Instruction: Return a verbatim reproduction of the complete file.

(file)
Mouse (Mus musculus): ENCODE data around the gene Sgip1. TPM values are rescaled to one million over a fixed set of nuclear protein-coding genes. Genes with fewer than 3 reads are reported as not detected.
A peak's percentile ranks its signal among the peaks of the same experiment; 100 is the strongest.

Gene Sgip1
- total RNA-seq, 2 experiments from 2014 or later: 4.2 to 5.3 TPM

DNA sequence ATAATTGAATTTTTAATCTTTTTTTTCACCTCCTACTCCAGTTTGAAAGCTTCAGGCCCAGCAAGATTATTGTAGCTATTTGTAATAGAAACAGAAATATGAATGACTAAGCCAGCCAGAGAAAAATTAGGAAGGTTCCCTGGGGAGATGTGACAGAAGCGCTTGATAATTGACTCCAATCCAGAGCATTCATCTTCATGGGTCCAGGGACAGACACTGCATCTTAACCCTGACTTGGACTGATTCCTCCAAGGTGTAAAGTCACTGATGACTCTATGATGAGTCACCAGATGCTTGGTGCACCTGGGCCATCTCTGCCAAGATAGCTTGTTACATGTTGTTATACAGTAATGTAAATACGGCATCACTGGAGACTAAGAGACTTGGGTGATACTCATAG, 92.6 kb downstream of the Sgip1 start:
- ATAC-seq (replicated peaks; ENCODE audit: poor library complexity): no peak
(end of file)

Mouse (Mus musculus): ENCODE data around the gene Sgip1. TPM values are rescaled to one million over a fixed set of nuclear protein-coding genes. Genes with fewer than 3 reads are reported as not detected.
A peak's percentile ranks its signal among the peaks of the same experiment; 100 is the strongest.

Gene Sgip1
- total RNA-seq, 2 experiments from 2014 or later: 4.2 to 5.3 TPM

DNA sequence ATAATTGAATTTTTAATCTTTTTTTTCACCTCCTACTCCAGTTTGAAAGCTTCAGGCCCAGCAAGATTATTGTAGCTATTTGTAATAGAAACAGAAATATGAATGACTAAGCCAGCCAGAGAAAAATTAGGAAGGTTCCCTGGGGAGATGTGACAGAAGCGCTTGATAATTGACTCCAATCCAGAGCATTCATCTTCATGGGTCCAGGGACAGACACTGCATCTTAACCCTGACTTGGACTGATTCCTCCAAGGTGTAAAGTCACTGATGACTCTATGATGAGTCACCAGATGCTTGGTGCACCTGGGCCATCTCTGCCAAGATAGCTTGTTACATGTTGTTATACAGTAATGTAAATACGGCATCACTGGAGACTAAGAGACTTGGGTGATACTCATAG, 92.6 kb downstream of the Sgip1 start:
- ATAC-seq (replicated peaks; ENCODE audit: poor library complexity): no peak